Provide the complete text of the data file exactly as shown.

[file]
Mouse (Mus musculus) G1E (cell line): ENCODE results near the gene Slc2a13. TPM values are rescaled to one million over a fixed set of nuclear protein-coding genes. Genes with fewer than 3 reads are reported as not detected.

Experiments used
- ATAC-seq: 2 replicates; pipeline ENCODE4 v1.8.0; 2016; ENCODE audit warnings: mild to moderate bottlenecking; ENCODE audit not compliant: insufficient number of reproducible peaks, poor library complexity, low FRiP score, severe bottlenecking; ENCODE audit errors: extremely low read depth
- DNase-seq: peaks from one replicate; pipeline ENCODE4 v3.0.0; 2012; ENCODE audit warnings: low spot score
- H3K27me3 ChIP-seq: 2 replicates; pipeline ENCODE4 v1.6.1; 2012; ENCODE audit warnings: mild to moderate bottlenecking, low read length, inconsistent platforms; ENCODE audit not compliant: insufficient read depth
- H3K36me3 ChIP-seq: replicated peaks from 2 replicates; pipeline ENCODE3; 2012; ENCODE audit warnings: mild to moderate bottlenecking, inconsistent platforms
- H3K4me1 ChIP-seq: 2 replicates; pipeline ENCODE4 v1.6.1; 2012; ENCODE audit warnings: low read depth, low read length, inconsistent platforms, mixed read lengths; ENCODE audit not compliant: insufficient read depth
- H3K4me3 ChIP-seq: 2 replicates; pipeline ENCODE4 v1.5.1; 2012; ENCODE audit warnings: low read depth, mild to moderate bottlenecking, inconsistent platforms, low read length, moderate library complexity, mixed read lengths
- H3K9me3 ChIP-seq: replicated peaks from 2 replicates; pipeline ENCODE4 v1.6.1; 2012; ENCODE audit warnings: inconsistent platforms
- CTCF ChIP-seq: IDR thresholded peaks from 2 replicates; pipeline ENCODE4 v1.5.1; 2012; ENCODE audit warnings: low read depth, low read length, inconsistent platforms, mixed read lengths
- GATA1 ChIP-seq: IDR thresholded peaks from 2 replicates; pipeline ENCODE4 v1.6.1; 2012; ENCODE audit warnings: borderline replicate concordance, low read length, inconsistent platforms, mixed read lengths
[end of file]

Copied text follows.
Mouse (Mus musculus) G1E (cell line): ENCODE results near the gene Slc2a13. TPM values are rescaled to one million over a fixed set of nuclear protein-coding genes. Genes with fewer than 3 reads are reported as not detected.

Experiments used
- ATAC-seq: 2 replicates; pipeline ENCODE4 v1.8.0; 2016; ENCODE audit warnings: mild to moderate bottlenecking; ENCODE audit not compliant: insufficient number of reproducible peaks, poor library complexity, low FRiP score, severe bottlenecking; ENCODE audit errors: extremely low read depth
- DNase-seq: peaks from one replicate; pipeline ENCODE4 v3.0.0; 2012; ENCODE audit warnings: low spot score
- H3K27me3 ChIP-seq: 2 replicates; pipeline ENCODE4 v1.6.1; 2012; ENCODE audit warnings: mild to moderate bottlenecking, low read length, inconsistent platforms; ENCODE audit not compliant: insufficient read depth
- H3K36me3 ChIP-seq: replicated peaks from 2 replicates; pipeline ENCODE3; 2012; ENCODE audit warnings: mild to moderate bottlenecking, inconsistent platforms
- H3K4me1 ChIP-seq: 2 replicates; pipeline ENCODE4 v1.6.1; 2012; ENCODE audit warnings: low read depth, low read length, inconsistent platforms, mixed read lengths; ENCODE audit not compliant: insufficient read depth
- H3K4me3 ChIP-seq: 2 replicates; pipeline ENCODE4 v1.5.1; 2012; ENCODE audit warnings: low read depth, mild to moderate bottlenecking, inconsistent platforms, low read length, moderate library complexity, mixed read lengths
- H3K9me3 ChIP-seq: replicated peaks from 2 replicates; pipeline ENCODE4 v1.6.1; 2012; ENCODE audit warnings: inconsistent platforms
- CTCF ChIP-seq: IDR thresholded peaks from 2 replicates; pipeline ENCODE4 v1.5.1; 2012; ENCODE audit warnings: low read depth, low read length, inconsistent platforms, mixed read lengths
- GATA1 ChIP-seq: IDR thresholded peaks from 2 replicates; pipeline ENCODE4 v1.6.1; 2012; ENCODE audit warnings: borderline replicate concordance, low read length, inconsistent platforms, mixed read lengths